Nvidia has patched a host of bugs impacting its GPU Display Driver, addressing issues that may have led to “code execution, denial of service, escalation of privileges, information disclosure, or data tampering”.
The security bulletin addressed 29 vulnerabilities in total, ranging widely in severity, which could see hardware such as its flagship GeForce and RTX line of graphics cards, and the NVIDIA Studio platform be used as vulnerable endpoints by cyber criminals.
The latest update comes as Nvidia is still displaying obvious dominance within the GPU world; Nvidia had a very significant 88% of the GPU market in Q3, compared to just 8% for AMD and 4% for Intel according to Jon Peddie Research (JPR).
What were the biggest risks?
The largest issue identified was dubbed CVE‑2022‑34669 and given a rating of 8.8. This contained a vulnerability in the user mode layer, where an unprivileged regular user could access or modify system files or other files that are critical to the application.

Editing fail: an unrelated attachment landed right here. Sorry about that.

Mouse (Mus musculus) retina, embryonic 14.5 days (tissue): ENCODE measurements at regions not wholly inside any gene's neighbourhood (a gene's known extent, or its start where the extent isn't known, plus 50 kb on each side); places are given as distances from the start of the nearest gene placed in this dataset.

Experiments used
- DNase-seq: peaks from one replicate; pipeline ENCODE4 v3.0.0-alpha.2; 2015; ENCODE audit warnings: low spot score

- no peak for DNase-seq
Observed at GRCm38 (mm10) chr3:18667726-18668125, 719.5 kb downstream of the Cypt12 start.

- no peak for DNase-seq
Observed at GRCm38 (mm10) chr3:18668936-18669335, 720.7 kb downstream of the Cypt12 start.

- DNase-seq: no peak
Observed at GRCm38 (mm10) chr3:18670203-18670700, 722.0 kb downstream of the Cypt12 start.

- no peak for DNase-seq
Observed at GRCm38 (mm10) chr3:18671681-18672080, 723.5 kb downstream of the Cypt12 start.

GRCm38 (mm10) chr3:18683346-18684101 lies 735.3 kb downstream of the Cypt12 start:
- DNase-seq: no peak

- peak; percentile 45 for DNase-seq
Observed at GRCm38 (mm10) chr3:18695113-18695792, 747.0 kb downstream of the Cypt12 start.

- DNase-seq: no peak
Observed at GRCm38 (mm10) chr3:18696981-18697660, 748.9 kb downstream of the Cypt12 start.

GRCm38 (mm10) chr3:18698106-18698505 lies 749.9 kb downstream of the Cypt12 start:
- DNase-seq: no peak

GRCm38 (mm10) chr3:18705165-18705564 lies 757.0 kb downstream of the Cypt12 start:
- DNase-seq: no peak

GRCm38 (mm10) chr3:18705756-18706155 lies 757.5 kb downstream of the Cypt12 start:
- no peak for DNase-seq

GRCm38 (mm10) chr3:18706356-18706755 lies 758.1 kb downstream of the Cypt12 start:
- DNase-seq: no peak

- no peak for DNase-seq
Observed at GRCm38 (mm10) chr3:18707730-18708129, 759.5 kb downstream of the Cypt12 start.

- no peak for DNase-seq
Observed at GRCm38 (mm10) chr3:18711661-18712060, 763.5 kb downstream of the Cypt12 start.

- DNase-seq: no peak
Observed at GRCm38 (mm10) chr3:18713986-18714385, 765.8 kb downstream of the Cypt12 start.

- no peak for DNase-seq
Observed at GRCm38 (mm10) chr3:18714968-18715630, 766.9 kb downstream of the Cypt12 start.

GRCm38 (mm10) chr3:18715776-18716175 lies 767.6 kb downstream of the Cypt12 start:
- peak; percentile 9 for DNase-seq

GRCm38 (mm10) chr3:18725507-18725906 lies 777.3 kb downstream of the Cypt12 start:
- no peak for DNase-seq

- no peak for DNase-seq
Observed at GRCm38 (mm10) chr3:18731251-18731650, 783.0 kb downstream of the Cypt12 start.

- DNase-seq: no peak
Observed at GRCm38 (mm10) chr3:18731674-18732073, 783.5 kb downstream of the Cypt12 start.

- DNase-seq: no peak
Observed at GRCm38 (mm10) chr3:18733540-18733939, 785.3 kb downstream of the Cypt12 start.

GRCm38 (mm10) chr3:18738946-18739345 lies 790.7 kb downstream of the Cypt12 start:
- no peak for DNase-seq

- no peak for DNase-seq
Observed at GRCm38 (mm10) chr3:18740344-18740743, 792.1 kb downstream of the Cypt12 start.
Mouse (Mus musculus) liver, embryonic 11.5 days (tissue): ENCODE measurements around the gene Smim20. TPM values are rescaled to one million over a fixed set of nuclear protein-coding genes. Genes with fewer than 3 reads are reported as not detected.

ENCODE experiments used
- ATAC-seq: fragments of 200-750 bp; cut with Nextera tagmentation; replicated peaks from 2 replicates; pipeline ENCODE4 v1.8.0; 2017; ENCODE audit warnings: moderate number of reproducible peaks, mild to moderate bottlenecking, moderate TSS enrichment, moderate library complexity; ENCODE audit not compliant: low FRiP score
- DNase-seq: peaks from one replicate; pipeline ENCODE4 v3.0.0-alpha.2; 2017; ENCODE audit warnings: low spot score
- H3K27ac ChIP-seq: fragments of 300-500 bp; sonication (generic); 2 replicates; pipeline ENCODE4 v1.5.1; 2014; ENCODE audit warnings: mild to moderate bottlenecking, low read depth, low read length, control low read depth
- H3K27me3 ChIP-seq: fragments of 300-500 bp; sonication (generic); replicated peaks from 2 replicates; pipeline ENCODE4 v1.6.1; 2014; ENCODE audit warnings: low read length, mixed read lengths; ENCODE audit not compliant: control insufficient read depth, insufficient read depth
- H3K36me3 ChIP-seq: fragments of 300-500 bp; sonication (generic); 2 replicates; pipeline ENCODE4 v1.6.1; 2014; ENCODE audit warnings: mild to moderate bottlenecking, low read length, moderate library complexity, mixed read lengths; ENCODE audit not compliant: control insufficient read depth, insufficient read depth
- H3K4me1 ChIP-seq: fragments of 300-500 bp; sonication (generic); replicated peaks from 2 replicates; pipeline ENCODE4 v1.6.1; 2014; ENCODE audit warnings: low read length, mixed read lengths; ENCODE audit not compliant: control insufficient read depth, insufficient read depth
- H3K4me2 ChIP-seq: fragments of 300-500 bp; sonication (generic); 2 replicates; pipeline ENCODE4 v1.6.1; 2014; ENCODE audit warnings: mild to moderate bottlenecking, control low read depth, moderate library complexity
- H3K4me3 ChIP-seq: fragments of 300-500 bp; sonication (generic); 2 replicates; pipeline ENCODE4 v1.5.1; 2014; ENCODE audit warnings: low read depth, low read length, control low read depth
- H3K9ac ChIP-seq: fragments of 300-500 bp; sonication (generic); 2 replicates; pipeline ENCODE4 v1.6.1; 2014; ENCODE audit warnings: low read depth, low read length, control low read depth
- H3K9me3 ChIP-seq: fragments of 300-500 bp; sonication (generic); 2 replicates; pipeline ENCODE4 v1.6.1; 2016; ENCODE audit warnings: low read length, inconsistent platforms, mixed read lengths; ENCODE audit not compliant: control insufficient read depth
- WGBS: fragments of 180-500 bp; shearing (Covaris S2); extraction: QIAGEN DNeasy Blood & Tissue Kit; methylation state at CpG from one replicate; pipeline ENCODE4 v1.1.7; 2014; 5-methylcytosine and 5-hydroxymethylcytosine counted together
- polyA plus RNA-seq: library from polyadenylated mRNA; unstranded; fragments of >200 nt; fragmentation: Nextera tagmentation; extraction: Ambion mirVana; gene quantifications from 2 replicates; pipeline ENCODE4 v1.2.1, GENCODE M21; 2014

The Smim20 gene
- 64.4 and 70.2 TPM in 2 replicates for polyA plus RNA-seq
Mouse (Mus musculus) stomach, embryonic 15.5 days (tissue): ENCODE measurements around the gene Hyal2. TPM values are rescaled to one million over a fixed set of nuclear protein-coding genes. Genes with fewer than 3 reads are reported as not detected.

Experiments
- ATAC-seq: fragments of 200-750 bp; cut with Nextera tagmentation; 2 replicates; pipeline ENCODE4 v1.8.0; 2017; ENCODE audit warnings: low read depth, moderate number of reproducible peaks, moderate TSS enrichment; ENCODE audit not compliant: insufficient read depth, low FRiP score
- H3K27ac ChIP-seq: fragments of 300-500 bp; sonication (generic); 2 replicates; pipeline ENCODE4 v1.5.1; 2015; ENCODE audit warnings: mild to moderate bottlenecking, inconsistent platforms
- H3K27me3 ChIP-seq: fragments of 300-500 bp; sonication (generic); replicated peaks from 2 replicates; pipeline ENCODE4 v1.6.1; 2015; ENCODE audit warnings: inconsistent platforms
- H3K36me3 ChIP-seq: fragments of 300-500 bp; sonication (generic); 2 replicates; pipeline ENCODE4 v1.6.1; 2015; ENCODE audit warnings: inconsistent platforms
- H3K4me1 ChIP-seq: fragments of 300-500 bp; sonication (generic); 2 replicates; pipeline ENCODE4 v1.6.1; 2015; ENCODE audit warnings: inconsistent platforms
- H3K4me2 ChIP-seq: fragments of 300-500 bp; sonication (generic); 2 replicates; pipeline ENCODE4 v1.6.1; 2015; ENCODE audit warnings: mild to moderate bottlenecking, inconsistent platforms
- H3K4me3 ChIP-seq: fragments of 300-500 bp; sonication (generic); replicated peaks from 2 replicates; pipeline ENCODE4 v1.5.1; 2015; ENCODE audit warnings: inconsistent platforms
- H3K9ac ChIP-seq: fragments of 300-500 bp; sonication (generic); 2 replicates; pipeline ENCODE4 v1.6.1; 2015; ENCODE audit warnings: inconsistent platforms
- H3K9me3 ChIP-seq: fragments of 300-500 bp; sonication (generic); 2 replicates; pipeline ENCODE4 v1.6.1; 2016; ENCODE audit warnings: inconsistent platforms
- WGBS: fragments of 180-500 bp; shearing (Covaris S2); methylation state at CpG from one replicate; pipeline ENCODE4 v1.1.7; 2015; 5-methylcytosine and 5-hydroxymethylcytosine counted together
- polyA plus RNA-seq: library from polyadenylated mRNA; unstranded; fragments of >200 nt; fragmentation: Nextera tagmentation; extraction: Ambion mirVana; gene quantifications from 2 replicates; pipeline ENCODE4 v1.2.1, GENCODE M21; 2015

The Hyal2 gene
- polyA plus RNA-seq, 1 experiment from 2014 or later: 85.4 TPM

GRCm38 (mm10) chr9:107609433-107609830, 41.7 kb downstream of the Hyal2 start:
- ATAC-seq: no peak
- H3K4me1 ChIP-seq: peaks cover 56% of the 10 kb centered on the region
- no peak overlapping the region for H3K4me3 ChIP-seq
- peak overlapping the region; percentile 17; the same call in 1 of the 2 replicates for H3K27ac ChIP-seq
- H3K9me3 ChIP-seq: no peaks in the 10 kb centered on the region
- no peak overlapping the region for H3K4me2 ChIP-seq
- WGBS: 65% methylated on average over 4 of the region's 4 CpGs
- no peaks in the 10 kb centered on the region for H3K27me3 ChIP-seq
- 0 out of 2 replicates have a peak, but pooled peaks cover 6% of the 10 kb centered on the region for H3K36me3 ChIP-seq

Coming in second place with a ranking of 8.5 was CVE‑2022‑34671, another example of a vulnerability in the user mode layer where an unprivileged regular user could cause what’s called an “out-of-bounds write”.
To avoid these types of security issues and protect your system, NVIDIA suggests downloading and installing software updates via the official NVIDIA Driver Downloads (opens in new tab) page.
Or alternatively, for the vGPU software and NVIDIA Cloud Gaming updates, you can head to the NVIDIA Licensing Portal (opens in new tab). (opens in new tab)
Via The Register (opens in new tab)